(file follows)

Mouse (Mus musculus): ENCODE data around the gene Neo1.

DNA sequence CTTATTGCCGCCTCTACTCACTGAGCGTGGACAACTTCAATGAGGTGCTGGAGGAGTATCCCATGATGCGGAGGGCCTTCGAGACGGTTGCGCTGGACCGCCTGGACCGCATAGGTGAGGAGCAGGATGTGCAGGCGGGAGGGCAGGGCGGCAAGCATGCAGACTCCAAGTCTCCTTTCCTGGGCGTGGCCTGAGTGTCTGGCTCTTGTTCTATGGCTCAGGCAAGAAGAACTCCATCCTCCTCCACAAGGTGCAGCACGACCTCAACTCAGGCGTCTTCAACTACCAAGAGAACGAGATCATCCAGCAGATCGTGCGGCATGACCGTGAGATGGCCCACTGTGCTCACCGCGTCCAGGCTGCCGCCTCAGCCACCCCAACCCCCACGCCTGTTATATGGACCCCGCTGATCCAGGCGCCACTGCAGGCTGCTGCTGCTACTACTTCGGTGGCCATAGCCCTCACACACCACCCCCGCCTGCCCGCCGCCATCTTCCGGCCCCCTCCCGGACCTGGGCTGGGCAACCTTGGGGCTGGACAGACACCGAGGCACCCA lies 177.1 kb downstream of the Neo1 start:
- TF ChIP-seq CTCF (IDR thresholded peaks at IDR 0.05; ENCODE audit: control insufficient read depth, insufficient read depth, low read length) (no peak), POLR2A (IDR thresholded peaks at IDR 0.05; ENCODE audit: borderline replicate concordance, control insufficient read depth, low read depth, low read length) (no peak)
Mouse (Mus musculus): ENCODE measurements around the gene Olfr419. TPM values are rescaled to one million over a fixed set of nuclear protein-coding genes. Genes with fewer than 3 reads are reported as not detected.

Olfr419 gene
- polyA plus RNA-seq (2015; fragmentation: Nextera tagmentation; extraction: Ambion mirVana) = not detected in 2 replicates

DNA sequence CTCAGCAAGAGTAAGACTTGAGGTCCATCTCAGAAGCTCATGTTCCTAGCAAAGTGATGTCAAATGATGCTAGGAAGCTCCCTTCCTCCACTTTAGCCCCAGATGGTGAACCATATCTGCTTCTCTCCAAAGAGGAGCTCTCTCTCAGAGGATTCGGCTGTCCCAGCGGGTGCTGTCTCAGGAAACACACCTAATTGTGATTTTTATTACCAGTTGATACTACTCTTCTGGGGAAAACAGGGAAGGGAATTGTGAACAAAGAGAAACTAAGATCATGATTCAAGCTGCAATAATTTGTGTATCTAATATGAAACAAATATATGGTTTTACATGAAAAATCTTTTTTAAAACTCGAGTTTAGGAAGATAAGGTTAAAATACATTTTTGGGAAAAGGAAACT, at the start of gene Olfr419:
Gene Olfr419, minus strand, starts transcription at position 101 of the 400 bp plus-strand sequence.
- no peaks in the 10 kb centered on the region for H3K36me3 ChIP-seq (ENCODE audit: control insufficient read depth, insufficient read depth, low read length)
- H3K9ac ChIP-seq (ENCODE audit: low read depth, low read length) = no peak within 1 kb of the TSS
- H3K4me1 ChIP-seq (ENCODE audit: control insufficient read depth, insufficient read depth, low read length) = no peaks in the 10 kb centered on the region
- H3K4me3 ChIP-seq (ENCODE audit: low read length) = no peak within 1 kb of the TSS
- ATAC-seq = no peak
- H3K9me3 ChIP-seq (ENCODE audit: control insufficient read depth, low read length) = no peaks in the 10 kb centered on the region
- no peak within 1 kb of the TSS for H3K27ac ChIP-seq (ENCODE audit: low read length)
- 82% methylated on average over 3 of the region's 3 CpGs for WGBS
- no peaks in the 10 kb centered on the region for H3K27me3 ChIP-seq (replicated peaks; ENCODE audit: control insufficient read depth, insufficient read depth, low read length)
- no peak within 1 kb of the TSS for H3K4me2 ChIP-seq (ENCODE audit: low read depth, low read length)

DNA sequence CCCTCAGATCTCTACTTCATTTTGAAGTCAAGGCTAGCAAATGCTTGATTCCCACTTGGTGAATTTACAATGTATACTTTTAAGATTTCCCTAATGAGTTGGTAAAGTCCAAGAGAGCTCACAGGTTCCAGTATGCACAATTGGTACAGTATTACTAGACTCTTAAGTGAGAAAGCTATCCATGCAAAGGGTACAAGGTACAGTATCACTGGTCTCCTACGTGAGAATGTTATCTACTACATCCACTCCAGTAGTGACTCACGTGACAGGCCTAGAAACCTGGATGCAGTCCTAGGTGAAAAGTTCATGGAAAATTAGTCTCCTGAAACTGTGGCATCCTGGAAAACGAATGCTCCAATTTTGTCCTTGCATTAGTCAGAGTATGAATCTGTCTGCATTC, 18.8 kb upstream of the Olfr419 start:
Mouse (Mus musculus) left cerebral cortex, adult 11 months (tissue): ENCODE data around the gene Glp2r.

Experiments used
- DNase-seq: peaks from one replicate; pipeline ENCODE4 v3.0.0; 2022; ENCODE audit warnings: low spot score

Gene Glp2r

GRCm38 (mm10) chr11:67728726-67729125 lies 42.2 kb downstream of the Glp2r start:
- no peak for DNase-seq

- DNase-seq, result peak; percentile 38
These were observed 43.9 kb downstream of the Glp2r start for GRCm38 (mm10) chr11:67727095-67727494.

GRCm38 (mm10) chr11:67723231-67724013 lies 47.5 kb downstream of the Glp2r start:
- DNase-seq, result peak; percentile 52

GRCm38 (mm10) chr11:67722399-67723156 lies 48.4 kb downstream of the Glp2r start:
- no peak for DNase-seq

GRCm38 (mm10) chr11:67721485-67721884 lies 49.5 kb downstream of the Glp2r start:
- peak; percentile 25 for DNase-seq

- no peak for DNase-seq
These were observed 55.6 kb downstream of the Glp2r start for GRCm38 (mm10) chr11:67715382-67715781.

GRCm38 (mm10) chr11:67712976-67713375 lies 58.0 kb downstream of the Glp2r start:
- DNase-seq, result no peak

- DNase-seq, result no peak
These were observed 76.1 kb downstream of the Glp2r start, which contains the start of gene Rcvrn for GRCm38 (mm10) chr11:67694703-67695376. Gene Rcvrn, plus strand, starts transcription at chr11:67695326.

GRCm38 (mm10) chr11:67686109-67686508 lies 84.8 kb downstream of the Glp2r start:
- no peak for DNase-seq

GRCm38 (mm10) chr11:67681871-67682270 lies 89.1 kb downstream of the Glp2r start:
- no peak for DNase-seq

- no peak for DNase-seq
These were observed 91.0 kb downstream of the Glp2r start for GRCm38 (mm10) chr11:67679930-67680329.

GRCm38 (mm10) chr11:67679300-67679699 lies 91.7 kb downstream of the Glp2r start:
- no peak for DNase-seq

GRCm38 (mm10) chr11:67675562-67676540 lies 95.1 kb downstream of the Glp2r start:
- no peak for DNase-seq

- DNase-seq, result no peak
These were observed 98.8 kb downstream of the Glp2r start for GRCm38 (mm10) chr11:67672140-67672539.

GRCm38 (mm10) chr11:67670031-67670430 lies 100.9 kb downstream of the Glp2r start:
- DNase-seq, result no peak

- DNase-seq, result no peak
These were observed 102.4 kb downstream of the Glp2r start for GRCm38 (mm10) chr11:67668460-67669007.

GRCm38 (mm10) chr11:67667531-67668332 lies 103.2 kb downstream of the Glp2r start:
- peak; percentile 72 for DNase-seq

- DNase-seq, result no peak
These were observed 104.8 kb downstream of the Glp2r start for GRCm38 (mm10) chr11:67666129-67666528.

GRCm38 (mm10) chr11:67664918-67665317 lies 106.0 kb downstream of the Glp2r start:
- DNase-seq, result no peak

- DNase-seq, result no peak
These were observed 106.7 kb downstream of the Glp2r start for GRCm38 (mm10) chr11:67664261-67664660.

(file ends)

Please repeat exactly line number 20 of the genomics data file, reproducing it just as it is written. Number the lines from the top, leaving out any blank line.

Mouse (Mus musculus) left cerebral cortex, adult 11 months (tissue): ENCODE data around the gene Glp2r.